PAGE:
Child Age <0.001 <0.001 <0.001
<24 months3750 (74.4)2989 (75.6)758 (70.1) 2613 (75.9)1134 (71.2) 1110 (89.6)2640 (69.5)
24–47 months1289 (25.6)965 (24.4)324 (29.9) 830 (24.1)459 (28.8) 129 (10.4)1160 (30.5)
Child Birth Weight 0.067 0.256 0.137
Normal (≥2500 g)4108 (83)3202 (82.5)904 (84.9) 2792 (82.6)1314 (83.9) 1004 (81.6)3104 (83.5)
Low (<2500 g)841 (17)679 (17.5)161 (15.1) 588 (17.4)252 (16.1) 226 (18.4)615 (16.5)
HFSSM <0.001
Food secure3954 (78.5)------------------------1017 (82.1)2937 (77.3)
Food insecure1082 (21.5)------------------------221 (17.9)861 (22.7)
Hunger Vital Sign
Food secure3443 (68.4)------------------------895 (72.3)2548 (67.1)
Food insecure1593 (31.6)------------------------343 (27.7)1250 (32.9)<0.001
Housing Insecure <0.001
Housing secure3623 (71.9)3127 (79.1)493 (45.6) ------------919 (74.2)2704 (71.2)
Housing insecure 1416 (28.1)827 (20.9)589 (54.4) ------------320 (25.8)1096 (28.8)0.040
1 3 children lacked food security data. HFSSM = Household Food Security Survey Module.
Table 2. Logistic regression of food insecurity based on HFSSM and Hunger Vital Sign related to health care site.
Table 2. Logistic regression of food insecurity based on HFSSM and Hunger Vital Sign related to health care site.
Crude Odds Ratio 95% CIpAdjusted Odds Ratio 95% (CI)p
HFSSM
Health Care Site <0.001 0.005
Primary Care1 (Reference) 1 (Reference)
Emergency Dept1.35 (1.15–1.59) 1.28 (1.08–1.52)
Hunger Vital Sign
Health Care Site 0.001 0.003
Primary Care1 (Reference) 1 (Reference)
Emergency Dept1.28 (1.11–1.48) 1.26 (1.08–1.46)
Note: HFSSM = Household Food Security Survey Module. Adjusted Odds Ratios were estimated based on logistic regression models, adjusting for maternal age, race, education, marital status, and employment, and child age and birthweight.
Table 3. Classification of sensitivity and specificity of the Hunger Vital Sign against the HFSSM.
Table 3. Classification of sensitivity and specificity of the Hunger Vital Sign against the HFSSM.
HFSSM
Negative (Food Insecure)Positive (Food Secure)
Hunger Vital SignNegative (Food Insecure)340835NPV = 99.0%
Positive (Food Secure)5461047PPV = 65.7%
Sensitivity = 96.8%Specificity = 86.2%
Note: PPV = Positive predictive value, NPV = Negative predictive value, HFSSM = Household Food Security Survey Module.
Table 4. Logistic regression of adverse health conditions related to health care site and food insecurity based on HFSSM and Hunger Vital Sign (n = 5039).
Table 4. Logistic regression of adverse health conditions related to health care site and food insecurity based on HFSSM and Hunger Vital Sign (n = 5039).
Perceived Child Health
Excellent/Good (n = 4629)Fair/Poor (n = 402)Crude Odds Ratio pAdjusted Model HFSSMpAdjusted Hunger Vital Sign Modelp
(95% CI)(95% CI)(95% CI)
Health Care Site <0.001 0.001 0.001
Primary care 1167 (94.5)68 (5.5)1 (Reference) 1 (Reference) 1 (Reference)
Emergency dept3460 (91.2)334 (8.8)1.66 (1.27–2.17) 1.60 (1.20–2.14) 1.60 (1.20–2.13)
HFSSM <0.001 <0.001
Food secure3671 (93.1)236 (6.9)1 (Reference) 1 (Reference) ------
Food insecure953 (88.5)166 (10.5)1.74 (1.39–2.17) 1.72 (1.37–2.18) ------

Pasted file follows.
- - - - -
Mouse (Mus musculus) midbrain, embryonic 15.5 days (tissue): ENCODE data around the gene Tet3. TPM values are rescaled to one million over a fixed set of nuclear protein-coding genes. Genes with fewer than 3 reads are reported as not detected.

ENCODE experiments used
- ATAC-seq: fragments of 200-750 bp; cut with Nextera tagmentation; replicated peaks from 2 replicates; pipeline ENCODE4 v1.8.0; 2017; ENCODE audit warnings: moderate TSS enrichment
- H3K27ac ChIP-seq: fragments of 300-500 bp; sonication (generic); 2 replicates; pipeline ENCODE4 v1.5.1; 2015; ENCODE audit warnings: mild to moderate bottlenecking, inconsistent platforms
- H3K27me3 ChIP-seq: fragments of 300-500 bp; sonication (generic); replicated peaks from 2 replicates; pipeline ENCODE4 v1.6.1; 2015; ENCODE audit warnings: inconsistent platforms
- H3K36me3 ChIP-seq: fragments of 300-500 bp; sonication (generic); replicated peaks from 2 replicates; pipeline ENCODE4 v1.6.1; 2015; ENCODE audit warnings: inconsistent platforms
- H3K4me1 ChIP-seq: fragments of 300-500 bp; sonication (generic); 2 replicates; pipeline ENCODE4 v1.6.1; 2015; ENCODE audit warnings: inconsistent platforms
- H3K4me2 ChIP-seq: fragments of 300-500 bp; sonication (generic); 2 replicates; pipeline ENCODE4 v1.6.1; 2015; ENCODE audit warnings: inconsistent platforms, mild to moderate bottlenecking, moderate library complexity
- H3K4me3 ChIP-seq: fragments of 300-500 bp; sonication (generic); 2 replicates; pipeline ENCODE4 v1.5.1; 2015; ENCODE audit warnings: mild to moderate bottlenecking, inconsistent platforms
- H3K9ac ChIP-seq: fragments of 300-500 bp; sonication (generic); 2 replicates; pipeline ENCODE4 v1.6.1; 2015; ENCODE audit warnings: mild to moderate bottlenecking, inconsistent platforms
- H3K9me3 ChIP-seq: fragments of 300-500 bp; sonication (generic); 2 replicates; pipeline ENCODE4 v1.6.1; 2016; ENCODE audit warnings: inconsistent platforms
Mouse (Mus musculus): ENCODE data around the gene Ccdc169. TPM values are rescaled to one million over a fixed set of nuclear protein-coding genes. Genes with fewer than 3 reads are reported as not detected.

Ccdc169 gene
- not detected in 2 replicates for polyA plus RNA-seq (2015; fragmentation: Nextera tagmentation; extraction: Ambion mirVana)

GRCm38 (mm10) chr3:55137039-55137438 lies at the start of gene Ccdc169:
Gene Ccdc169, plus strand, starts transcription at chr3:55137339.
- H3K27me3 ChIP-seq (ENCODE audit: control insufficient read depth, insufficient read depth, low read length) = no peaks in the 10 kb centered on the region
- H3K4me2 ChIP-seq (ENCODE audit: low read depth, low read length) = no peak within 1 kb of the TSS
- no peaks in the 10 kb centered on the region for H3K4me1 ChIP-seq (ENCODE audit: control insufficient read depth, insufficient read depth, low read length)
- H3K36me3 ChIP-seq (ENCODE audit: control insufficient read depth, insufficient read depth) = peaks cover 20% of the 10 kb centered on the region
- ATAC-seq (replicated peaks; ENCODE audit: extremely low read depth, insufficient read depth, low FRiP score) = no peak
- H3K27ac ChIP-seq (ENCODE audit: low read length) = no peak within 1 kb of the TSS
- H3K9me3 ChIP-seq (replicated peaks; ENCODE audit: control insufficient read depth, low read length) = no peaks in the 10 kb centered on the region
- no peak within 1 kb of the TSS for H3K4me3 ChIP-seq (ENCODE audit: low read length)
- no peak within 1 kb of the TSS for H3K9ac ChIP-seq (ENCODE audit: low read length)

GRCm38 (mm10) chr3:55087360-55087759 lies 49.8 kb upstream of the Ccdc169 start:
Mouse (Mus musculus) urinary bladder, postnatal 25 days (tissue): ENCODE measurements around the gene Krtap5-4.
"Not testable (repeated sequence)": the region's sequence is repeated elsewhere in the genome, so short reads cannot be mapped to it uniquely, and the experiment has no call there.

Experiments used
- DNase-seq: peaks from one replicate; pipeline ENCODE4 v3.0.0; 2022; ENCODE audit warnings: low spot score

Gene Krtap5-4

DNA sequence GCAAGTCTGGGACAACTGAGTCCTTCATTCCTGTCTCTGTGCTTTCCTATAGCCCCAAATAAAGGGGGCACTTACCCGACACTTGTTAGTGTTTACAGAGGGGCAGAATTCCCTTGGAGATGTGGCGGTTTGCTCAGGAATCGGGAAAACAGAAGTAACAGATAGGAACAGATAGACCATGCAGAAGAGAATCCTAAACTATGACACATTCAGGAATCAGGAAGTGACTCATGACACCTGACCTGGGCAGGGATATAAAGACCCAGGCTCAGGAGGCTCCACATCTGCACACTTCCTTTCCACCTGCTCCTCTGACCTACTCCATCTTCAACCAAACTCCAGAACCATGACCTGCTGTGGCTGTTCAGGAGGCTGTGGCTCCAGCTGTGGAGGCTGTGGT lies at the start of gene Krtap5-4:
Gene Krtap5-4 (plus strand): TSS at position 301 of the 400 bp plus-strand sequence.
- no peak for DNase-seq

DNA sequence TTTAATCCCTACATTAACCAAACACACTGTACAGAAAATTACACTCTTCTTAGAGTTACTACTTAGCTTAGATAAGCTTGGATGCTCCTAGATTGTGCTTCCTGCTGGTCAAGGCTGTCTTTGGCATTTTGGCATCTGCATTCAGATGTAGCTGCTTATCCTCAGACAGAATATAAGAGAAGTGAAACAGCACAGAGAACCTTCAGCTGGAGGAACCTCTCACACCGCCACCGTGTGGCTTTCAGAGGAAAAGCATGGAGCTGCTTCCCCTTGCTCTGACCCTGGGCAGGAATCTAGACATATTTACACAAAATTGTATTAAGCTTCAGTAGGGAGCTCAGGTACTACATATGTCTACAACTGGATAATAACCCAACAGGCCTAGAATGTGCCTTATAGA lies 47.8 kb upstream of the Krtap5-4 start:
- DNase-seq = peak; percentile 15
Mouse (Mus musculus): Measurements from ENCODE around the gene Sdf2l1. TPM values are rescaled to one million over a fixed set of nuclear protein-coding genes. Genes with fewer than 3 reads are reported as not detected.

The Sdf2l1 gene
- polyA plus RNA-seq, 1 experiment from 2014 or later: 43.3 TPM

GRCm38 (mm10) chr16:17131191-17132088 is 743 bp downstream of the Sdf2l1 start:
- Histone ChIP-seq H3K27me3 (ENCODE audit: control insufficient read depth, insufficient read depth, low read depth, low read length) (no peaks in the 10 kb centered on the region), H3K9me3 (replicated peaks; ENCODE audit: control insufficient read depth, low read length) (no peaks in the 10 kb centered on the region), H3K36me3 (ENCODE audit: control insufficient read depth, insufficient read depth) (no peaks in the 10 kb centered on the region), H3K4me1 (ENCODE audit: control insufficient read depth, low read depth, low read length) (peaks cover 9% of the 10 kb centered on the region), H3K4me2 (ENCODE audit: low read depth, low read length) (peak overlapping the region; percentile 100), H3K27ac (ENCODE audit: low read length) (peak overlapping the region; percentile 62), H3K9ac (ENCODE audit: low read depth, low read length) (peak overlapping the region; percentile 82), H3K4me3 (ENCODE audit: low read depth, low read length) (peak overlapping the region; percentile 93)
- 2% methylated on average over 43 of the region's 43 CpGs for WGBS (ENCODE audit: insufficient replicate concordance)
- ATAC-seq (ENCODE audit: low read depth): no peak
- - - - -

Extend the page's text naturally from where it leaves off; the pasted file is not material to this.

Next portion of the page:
Hunger Vital Sign <0.001 <0.001
Food secure3203 (93.0)277 (7.0)1 (Reference) ------1 (Reference)
Food insecure1421 (89.5)125 (11.5)1.59(1.29–1.95) ------1.53 (1.23–1.91)
Interaction (HFSSM × site)---------0.77 (0.42–1.42)0.404------
Interaction (Hunger Vital Sign × site)---------------1.02 (0.57–1.84)0.938
Prior Hospitalization
No (n = 3994)Yes (n = 1025)Crude Odds RatiopAdjusted Model HFSSMpAdjusted Hunger Vital Sign Modelp
(95% CI)(95% CI)(95% CI)
Health Care Site <0.001 <0.001 <0.001
Primary care 1062 (86.1)171 (13.9)1 (Reference) 1 (Reference) 1 (Reference)
Emergency dept2932 (77.4)854 (22.6)1.81 (1.51–2.16) 1.63 (1.35–1.97) 1.63 (1.35–1.96)
Food Insecurity (HFSSM) <0.001 <0.001
Food secure3185 (80.9)752 (19.1)1 (Reference) 1 (Reference) ------
Food insecure806 (74.7)273 (25.3)1.44 (1.22–1.68) 1.35 (1.14–1.59) ------
Hunger Vital Sign <0.001 0.002
Food secure2785 (81.2)643 (18.8)1 (Reference) ------1 (Reference)
Food insecure1206 (75.9)382 (24.1)1.37 (1.19–1.58) ------1.28 (1.10–1.48)
Interaction (HFSSM × site)---------0.57 (0.37–0.86)0.008------
Interaction (Hunger Vital Sign × site)---------------0.58 (0.39–0.85)0.005
Developmental Risk
No (n = 3317)Yes (n = 653)Crude ORpAdjusted Model HFSSMpAdjusted Hunger Vital Sign Modelp
(95% CI)(95% CI)(95% CI)
Health Care Site 0.237 0.010 0.008
Primary care 576 (82.1)126 (17.9)1 (Reference) 1 (Reference) 1 (Reference)
Emergency dept2741 (83.9)527 (16.1)0.89 (0.71–1.09) 0.74 (0.59–0.93) 0.73 (0.58–0.92)
Food Insecurity (HFSSM) <0.001 <0.001
Food secure2615 (84.8)469 (15.2)1 (Reference) 1 (Reference) ------
Food insecure700 (79.2)184 (20.8)1.47 (1.21–1.77) 1.46 (1.19–1.78) ------
Hunger Vital Sign <0.001 <0.001
Food secure2278 (85.3)393 (14.7)1 (Reference) ------1 (Reference)
Food insecure1037 (80.0)260 (20.0)1.45 (1.22–1.73) ------1.44 (1.20–1.73)
Interaction (HFSSM × site)---------0.76 (0.45–1.28)0.297------
Interaction (Hunger Vital Sign × site)---------------0.87 (0.55–1.40)0.574
Note: HFSSM = Household Food Security Survey Module, HVS = Hunger Vital Sign. Adjusted ORs were estimated based on logistic regression models, adjusting for maternal age, race, education, marital status, and employment, and child age and birthweight. Site is included in the analyses for food insecurity and food insecurity is included in the analyses for site.